Purpose is powerful. More than just another corporate buzz word, research shows that purpose-driven organizations are more profitable, have higher employee engagement metrics, benefit from stronger brand loyalty, and are better at innovation and transformational change. To put some numbers to it, a recent report from Benevity states purpose-driven companies have 57% less employee turnover, 20% more revenue and 6% higher market value. 

At a time when so much is changing around us so fast, purpose can – and should – be the one thing that remains a constant. But to be effective, purpose has to be more than a statement you make; it should be a guide for the way you view and do business. Successful purpose-driven organizations:    

  1. Create a clearly articulated purpose. Simply put, your purpose should answer the question “why does the company exist?” Keep your purpose short and sweet, relevant and meaningful to your key stakeholders. Take the time to ground your purpose statement in research, and make sure it aligns with the brand and culture.  
  1. Educate and engage employees. Employees are your best ambassadors, and ensuring they understand and embrace your purpose is critical to bringing it to life. Take a thoughtful approach to introducing and reinforcing purpose throughout the employee journey, ensuring that employees understand what it means for them and their role within the organization. Purpose is a marathon, not a sprint, and requires ongoing communication, training and understanding.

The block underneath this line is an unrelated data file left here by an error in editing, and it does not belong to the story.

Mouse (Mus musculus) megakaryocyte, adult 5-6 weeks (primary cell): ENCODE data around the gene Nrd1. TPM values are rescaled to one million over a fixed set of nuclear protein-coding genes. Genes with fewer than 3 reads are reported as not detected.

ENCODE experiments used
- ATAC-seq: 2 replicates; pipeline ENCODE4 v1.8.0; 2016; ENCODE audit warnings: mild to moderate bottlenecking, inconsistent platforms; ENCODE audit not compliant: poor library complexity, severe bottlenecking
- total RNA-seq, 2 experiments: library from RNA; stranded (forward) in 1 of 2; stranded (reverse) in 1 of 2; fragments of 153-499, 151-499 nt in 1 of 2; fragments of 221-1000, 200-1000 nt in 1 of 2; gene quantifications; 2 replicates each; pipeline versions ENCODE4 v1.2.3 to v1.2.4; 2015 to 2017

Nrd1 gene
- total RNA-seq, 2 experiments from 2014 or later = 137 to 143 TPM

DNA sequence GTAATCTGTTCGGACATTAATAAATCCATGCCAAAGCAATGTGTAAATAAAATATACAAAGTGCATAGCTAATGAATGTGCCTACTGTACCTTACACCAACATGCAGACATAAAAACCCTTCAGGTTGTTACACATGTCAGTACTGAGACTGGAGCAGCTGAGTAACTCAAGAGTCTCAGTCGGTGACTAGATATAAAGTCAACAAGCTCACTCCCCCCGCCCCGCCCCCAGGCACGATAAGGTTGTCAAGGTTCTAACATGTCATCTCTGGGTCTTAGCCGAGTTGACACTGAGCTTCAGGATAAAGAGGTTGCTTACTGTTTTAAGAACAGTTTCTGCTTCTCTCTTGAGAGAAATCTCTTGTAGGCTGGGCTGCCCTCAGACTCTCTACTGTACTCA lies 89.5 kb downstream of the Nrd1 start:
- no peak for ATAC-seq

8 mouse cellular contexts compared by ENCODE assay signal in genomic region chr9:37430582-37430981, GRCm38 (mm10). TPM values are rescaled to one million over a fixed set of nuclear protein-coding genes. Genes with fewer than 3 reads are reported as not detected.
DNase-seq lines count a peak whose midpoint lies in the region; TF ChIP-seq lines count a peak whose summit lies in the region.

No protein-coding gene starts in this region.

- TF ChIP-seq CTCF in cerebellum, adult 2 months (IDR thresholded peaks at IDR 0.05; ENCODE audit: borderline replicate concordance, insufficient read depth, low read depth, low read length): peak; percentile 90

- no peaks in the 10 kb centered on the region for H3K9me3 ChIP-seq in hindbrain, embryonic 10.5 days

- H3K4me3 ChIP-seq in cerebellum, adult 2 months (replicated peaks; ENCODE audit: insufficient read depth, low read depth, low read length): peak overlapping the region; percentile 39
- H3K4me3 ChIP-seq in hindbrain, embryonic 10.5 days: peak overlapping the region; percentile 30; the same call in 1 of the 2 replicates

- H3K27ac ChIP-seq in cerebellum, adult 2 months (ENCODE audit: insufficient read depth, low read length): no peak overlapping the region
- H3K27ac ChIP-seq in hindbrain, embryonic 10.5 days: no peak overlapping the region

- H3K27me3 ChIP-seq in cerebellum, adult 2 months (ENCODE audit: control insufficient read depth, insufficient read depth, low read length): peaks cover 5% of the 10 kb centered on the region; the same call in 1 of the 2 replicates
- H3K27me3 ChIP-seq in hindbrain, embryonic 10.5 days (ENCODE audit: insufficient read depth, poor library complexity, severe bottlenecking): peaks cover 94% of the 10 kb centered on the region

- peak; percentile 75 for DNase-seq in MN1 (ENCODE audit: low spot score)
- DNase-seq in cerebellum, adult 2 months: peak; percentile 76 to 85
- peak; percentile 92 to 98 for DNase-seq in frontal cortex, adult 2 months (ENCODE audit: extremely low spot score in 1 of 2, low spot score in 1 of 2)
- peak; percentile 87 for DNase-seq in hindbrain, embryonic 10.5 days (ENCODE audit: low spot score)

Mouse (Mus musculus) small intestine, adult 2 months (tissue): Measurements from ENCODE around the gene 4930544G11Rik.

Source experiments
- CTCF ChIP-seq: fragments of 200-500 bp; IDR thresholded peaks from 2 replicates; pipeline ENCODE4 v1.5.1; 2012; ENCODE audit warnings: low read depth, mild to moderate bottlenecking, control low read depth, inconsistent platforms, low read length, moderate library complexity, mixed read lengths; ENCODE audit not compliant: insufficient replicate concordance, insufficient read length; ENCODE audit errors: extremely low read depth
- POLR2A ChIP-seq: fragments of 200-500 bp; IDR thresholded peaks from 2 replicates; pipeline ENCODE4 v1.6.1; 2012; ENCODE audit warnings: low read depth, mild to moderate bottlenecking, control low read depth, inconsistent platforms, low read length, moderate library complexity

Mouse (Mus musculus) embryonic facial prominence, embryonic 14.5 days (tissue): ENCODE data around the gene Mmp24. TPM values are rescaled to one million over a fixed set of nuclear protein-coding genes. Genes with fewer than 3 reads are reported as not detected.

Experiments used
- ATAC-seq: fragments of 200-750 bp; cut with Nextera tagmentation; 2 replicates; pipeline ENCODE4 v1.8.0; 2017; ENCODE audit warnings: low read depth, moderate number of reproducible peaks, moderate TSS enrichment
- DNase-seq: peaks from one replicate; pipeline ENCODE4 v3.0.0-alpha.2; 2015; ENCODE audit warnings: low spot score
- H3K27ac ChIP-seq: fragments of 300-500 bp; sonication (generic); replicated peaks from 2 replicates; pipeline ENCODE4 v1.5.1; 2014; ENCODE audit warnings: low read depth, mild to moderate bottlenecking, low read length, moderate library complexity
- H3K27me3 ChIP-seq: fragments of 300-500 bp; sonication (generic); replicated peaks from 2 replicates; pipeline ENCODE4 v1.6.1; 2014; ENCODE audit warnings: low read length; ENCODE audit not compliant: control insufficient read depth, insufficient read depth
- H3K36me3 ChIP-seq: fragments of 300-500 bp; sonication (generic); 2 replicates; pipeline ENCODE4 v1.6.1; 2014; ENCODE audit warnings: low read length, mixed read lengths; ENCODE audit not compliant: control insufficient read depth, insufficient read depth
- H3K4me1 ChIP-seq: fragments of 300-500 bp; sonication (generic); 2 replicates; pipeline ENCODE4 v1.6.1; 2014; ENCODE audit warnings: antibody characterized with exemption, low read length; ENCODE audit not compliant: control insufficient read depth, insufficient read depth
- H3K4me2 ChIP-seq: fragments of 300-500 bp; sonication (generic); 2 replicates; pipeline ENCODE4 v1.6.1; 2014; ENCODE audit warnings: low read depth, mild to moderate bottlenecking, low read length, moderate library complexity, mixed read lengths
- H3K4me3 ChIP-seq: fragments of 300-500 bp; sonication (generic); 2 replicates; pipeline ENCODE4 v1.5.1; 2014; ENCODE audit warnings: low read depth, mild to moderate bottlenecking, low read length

1. Demonstrate authenticity. As noted above, purpose can be seen as somewhat of a buzz word. Employees and consumers need to see you walking the talk. Much like consumers have become attuned to “greenwashing” in the sustainability realm, “trust washing” has also become a very real thing as it relates to purpose. To be truly effective, purpose must be woven into the organization’s DNA.  
  1. Think of purpose as the North Star. Purpose should be the lens through which all strategies are developed, and all decisions are made. If it doesn’t support or align with your purpose, you should think long and hard about whether it’s worth your time and resources.  
  1. Measure and share impact. Don’t be afraid to talk about how you are bringing your purpose to life, both internally and externally. Purpose is a critical factor in building and managing corporate reputation, and people can’t be expected to know what you don’t share. Look for opportunities to highlight the work you’re doing and how it supports your purpose in an authentic way.  

According to “The Business Case for Purpose” by the Harvard Business Review, while there is “near-unanimity in the business community about the value of purpose in driving performance, less than half of the executives surveyed said their company had actually articulated a strong sense of purpose and used it as a way to make decisions and strengthen motivation.” If you fall into that camp and want to learn more about how you can articulate and embrace a sense of purpose, contact us.  

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